Tuesday, March 5, 2013
In one of the first rigorous looks at the effects of employee wellness programs, researchers at the University of Arizona at Tucson and elsewhere concluded that the major effect of the programs on health care costs was to shift them from the inpatient setting to the outpatient settings. Costs for hospitalizations dropped, but costs for drugs and outpatient visits increased. The wellness program studied, at BJC Healthcare, a large St. Louis hospital system, targeted life-style influenced conditions: high blood pressure, diabetes, heart disease, chronic lung problems, serious respiratory infections, and stroke.
The ACA contains provisions designed to encourage the growth of employee wellness programs, including discounting up to 30% of the cost of employee coverage, and financial rewards for participating in healthy behaviors. If the thought was that participation in employee wellness programs would help lower direct health care costs, this study at least raises a serious question as to whether that is the case.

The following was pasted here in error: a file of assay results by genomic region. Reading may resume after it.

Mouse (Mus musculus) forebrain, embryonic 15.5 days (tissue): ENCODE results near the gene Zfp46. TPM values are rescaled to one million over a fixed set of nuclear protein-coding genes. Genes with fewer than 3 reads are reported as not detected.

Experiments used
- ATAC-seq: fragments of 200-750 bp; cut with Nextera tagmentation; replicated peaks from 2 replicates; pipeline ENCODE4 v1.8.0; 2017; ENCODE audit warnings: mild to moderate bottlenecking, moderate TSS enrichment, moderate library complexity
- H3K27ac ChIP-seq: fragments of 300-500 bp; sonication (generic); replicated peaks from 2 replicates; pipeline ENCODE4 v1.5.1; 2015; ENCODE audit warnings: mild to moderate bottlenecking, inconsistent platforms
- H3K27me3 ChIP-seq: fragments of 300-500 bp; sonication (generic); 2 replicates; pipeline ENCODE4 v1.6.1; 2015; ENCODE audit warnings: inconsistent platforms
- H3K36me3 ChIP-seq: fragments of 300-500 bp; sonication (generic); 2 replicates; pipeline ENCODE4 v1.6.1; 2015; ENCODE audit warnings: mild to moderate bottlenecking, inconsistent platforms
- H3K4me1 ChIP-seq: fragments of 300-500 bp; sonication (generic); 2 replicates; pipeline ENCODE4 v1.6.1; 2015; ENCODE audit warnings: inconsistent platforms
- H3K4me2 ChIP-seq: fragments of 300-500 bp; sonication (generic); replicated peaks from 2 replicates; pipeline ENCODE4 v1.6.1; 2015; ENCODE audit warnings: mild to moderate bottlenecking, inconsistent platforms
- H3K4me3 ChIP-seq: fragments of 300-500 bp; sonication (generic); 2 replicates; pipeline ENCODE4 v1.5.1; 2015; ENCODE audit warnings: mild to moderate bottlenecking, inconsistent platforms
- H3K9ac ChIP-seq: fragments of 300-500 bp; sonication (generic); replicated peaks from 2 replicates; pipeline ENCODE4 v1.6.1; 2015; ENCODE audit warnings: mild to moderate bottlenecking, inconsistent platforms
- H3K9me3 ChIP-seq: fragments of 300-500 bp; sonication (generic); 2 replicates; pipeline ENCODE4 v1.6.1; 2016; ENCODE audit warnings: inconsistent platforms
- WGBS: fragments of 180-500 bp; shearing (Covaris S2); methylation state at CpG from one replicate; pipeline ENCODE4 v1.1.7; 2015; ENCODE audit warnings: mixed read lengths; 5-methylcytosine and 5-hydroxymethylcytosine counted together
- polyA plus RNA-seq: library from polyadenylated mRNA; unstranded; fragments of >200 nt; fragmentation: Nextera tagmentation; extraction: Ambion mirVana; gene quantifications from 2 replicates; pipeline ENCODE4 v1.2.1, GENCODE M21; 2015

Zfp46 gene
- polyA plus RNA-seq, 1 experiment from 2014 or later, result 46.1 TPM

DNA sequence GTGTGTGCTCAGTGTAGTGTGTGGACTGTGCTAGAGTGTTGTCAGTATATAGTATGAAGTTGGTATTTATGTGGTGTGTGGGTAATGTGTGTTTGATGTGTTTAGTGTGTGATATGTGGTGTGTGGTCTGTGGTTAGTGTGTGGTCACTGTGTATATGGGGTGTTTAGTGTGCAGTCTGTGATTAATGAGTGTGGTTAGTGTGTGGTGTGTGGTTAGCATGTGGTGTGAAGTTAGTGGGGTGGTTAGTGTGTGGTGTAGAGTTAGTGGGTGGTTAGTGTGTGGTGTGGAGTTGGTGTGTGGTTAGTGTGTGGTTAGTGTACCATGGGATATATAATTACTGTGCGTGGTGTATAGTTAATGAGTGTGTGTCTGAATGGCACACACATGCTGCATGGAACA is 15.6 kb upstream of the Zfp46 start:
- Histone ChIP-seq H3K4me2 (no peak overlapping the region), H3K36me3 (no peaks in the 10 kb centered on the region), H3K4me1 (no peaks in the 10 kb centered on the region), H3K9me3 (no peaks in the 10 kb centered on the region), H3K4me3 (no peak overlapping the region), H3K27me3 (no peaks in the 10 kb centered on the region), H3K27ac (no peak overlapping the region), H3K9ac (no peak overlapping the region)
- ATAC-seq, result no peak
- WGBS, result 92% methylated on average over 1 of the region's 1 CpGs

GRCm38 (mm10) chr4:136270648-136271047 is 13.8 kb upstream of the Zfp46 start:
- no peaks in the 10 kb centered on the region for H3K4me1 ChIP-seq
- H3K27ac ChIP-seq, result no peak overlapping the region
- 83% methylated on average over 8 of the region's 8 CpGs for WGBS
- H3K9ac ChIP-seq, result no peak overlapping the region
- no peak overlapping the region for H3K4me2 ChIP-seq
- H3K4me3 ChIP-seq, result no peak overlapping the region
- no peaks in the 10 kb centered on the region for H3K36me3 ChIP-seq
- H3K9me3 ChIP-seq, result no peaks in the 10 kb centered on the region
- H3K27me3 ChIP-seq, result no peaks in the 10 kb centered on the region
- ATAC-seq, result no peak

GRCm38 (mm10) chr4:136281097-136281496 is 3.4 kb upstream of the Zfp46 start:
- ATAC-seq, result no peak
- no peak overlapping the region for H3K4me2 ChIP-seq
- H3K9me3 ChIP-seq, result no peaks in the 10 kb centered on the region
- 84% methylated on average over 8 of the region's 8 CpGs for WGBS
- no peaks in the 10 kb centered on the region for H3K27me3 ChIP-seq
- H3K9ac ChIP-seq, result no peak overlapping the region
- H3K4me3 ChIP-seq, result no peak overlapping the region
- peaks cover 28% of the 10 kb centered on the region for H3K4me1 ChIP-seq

The study notes that it is possible that employers reap other benefits from wellness programs, such as reduced absenteeism and higher productivity. There is also the possibility that employees who participate in an employer-sponsored wellness program feel increased loyalty to their employer, and that is undoubtedly worth something. But it appears that we may have to look elsewhere to reap real savings in the direct costs of health care.
Cross-posted on Healthy Interests